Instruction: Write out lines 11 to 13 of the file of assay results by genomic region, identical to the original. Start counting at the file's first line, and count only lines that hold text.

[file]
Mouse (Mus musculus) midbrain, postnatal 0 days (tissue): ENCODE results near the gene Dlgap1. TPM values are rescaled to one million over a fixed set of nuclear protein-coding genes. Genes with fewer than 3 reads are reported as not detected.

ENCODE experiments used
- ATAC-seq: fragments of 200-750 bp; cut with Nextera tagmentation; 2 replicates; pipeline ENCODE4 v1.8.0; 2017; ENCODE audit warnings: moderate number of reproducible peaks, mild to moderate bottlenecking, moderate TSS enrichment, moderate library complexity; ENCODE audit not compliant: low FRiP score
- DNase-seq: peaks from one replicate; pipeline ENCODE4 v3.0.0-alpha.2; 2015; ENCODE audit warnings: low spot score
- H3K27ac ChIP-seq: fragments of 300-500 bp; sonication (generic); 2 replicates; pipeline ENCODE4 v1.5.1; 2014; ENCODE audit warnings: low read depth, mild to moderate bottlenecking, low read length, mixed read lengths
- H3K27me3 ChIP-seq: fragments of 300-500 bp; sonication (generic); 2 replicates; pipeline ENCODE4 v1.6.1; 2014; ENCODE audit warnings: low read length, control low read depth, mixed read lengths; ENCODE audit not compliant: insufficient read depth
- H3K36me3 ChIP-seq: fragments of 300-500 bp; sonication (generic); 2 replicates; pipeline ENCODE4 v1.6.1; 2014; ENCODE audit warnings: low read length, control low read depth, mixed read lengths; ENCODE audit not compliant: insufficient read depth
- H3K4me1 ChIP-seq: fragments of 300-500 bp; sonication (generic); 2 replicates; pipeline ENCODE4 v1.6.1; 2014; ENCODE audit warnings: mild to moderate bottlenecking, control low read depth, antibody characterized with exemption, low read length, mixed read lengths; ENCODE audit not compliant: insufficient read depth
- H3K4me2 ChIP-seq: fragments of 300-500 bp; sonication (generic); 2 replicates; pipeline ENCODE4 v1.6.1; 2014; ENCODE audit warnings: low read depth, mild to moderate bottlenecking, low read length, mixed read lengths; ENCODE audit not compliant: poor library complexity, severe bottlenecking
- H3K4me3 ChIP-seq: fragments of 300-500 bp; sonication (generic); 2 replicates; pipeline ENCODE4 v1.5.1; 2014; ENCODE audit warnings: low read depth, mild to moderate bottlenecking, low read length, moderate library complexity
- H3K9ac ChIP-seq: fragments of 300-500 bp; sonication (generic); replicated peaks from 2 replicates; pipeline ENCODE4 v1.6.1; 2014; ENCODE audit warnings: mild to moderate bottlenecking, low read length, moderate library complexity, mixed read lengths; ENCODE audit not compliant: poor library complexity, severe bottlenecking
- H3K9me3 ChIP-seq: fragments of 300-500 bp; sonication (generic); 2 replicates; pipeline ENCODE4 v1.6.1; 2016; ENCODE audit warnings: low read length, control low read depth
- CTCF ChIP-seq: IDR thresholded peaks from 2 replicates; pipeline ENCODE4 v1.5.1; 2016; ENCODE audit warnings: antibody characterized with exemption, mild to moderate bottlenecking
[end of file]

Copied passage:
- H3K9ac ChIP-seq: fragments of 300-500 bp; sonication (generic); replicated peaks from 2 replicates; pipeline ENCODE4 v1.6.1; 2014; ENCODE audit warnings: mild to moderate bottlenecking, low read length, moderate library complexity, mixed read lengths; ENCODE audit not compliant: poor library complexity, severe bottlenecking
- H3K9me3 ChIP-seq: fragments of 300-500 bp; sonication (generic); 2 replicates; pipeline ENCODE4 v1.6.1; 2016; ENCODE audit warnings: low read length, control low read depth
- CTCF ChIP-seq: IDR thresholded peaks from 2 replicates; pipeline ENCODE4 v1.5.1; 2016; ENCODE audit warnings: antibody characterized with exemption, mild to moderate bottlenecking